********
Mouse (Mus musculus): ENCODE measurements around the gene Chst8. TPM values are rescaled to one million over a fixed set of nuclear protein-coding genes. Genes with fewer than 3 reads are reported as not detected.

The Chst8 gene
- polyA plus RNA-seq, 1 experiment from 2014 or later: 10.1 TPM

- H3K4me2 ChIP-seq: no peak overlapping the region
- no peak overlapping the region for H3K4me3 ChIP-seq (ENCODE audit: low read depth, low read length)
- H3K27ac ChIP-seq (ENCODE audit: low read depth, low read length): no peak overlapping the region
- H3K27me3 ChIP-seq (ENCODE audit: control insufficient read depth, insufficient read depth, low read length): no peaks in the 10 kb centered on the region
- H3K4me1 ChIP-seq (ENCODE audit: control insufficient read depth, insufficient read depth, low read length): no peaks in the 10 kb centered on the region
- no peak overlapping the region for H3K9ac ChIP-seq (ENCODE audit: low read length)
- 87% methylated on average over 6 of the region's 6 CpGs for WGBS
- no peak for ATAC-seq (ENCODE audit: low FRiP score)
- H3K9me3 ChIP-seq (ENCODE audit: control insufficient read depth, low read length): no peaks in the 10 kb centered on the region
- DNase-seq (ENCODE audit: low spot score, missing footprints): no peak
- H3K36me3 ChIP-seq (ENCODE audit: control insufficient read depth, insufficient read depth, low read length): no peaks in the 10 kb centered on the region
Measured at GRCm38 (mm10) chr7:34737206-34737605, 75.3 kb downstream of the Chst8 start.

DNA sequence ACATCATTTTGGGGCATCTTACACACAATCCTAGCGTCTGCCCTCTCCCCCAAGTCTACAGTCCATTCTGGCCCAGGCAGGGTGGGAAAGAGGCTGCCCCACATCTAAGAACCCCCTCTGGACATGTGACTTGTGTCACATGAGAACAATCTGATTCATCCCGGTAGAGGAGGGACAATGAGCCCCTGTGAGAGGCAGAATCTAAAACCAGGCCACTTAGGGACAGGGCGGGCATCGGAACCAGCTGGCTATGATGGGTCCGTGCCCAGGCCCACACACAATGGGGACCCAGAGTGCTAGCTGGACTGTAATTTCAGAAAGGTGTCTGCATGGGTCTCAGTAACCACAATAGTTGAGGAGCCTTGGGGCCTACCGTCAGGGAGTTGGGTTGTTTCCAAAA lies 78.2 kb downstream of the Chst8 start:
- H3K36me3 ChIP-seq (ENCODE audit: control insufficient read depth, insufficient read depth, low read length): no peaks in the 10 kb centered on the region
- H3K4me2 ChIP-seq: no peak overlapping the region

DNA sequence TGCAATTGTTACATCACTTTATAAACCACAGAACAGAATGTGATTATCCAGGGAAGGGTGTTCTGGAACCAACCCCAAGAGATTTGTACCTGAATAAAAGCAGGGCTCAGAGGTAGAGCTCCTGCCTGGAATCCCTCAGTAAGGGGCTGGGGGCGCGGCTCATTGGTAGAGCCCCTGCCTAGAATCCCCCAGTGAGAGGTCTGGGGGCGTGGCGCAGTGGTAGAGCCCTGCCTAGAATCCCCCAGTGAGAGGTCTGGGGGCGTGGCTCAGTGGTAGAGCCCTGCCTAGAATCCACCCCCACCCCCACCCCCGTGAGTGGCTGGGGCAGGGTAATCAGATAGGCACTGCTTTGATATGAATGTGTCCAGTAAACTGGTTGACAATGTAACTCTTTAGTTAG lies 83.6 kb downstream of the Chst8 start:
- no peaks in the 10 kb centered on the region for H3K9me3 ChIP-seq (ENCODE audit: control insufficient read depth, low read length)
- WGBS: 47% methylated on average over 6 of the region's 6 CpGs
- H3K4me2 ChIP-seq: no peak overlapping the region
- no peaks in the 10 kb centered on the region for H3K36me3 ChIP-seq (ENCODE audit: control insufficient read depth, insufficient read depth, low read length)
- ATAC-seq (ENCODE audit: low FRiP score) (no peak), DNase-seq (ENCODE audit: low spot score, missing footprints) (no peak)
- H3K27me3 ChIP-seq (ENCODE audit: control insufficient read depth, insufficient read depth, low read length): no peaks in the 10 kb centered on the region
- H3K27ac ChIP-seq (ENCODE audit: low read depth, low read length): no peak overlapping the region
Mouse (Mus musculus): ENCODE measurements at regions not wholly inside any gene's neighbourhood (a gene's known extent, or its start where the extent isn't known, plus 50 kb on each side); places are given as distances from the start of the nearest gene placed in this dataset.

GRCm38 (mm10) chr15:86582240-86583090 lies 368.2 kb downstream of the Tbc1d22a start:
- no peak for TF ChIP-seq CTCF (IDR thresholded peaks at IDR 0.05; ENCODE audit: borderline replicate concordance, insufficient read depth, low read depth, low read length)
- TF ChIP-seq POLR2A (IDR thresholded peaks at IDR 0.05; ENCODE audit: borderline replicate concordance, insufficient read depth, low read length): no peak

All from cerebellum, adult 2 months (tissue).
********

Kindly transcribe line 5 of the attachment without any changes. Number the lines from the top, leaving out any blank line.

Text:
- no peak overlapping the region for H3K4me3 ChIP-seq (ENCODE audit: low read depth, low read length)